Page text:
> 				count += object->un_pager.swp.swp_bcount *
> 				    SWAP_META_PAGES * n / object->size + 1;

The bug seems to have been overflow in this calculation.  `start' and
`end' have type vm_offset_t and large style bugs (missing prefixes in
their names) so they are hard to grep for.  When n is 32 bits int and
PAGE_SIZE is 2**12, the assignment to n overflows at a difference of 8TB,
but this probably can't happen (see above).  swap_bcnt still has type
int; SWAP_META_PAGES is 1, 2, 4, 8 or 16; thus swp_bcount * SWAP_META_PAGES
may overflow at 2**31/16 = 128 M.  If this doesn't overflow, but has its
maximal value of about 128 M, then multiplying it by "int n" may overflow
when n is just 32.  Then, if nothing has overflowed, division by
object->size reduces to a relatively small count in pages.  object->size
seems to have type vm_pindex_t which is 64 bits even on i386 (since it
is associated with vm_ooffset_t and not vm_offset_t, and vm_ooffset_t
must be 64 bits to support file of sizes >= 2GB although vm_pindex_t only
needs to be more than 32 bits to support files of sizes >= 8 TB (with
PAGE_SIZE = 2**12).  object->size has even larger bugs than `start' and
`end', since it is more global.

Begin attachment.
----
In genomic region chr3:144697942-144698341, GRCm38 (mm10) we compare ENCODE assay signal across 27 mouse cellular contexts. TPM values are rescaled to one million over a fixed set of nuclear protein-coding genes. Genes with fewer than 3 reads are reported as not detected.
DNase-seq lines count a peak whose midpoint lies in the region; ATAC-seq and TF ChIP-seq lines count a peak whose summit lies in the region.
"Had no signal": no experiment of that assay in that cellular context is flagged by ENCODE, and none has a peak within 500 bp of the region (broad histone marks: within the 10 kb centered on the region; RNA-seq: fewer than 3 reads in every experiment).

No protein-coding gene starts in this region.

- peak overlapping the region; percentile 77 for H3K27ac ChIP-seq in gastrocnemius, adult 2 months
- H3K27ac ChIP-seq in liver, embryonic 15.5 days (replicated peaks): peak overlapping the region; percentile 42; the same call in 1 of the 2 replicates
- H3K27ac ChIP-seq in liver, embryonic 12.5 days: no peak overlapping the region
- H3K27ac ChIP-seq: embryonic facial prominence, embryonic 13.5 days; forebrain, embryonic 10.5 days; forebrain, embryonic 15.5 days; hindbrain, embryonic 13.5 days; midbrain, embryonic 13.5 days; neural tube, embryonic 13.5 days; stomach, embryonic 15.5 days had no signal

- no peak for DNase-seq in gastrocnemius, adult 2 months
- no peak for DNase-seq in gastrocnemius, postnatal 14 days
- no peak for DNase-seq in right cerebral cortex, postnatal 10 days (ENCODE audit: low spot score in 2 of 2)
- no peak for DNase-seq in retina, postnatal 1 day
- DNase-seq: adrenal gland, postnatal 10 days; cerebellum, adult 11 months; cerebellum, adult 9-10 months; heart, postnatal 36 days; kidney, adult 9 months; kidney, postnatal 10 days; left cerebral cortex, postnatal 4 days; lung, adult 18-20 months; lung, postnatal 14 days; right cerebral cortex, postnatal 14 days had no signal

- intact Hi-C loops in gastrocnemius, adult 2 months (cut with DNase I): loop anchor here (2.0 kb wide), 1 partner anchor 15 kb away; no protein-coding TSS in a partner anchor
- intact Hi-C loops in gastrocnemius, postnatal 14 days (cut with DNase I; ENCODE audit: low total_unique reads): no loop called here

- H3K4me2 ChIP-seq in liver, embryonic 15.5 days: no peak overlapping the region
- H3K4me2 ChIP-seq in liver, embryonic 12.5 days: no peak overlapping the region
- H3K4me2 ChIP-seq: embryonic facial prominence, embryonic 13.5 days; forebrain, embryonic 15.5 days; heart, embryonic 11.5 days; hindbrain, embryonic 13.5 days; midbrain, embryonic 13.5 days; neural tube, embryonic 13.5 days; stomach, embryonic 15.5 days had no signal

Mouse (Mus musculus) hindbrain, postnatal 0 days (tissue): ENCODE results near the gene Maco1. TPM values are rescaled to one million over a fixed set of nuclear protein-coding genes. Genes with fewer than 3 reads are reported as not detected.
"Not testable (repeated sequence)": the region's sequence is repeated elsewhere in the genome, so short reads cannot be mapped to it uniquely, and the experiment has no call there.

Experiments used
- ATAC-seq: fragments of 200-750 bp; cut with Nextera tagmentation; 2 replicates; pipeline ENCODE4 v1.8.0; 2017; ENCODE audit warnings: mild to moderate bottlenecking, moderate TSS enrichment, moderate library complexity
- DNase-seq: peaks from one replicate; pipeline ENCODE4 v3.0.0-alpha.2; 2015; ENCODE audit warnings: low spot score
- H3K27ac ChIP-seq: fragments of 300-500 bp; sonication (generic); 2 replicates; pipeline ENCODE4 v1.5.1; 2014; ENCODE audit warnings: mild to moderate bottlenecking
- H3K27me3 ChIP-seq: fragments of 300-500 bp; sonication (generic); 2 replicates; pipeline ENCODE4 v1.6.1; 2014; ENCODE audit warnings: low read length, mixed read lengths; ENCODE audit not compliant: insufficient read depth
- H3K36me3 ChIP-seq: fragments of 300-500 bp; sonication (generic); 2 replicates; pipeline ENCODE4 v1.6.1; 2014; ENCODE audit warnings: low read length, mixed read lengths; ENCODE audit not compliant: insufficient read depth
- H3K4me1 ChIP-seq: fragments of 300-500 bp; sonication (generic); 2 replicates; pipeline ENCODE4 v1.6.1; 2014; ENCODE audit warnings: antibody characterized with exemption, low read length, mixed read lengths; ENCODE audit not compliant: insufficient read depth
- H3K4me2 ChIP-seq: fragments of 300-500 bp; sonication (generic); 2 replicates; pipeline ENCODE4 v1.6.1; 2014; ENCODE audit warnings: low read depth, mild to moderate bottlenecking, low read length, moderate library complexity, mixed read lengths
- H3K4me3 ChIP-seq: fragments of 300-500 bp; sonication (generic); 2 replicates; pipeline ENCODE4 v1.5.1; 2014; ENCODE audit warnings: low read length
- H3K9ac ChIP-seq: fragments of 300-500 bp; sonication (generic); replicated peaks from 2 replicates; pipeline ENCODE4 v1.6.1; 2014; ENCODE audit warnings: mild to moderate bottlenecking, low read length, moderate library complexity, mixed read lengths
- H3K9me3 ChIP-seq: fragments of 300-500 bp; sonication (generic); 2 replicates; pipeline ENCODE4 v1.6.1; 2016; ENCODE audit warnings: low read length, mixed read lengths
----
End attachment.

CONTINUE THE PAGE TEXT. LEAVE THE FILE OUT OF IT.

Summary: all of (object->un_pager.swp.swp_bcount * SWAP_META_PAGES * n /
object->size) was done in possibly-overflowing arithmetic using the
inadequately large type int, except for the final division which is done
using excessively large type vm_pindex_t.  Changing one of the ints to
vm_offset_t reduces the overflow possibilities a little.  But the reduction
is very little on i386, where the change is just from a 32 bit int to a
32 bit unsigned int.

> Modified: head/sys/vm/vm_map.h
> ==============================================================================
> --- head/sys/vm/vm_map.h	Wed Feb 23 09:22:33 2011	(r218965)
> +++ head/sys/vm/vm_map.h	Wed Feb 23 10:28:37 2011	(r218966)
> @@ -380,6 +380,6 @@ int vm_map_unwire(vm_map_t map, vm_offse
>     int flags);
> int vm_map_wire(vm_map_t map, vm_offset_t start, vm_offset_t end,
>     int flags);
> -int vmspace_swap_count (struct vmspace *vmspace);
> +vm_offset_t vmspace_swap_count(struct vmspace *vmspace);
> #endif				/* _KERNEL */

Maybe the critical overflows are actually in callers doing similarly
buggy multiplications.  The only caller seems to be vm_pageout_oom().
It abuses vm_offset_t to hold the result of the call ("vm_offset_t size,
bigsize") and to accumulate counts returned by vmspace_resident_count(),
which has another bogus type (long).  vm has a type vm_size_t for holding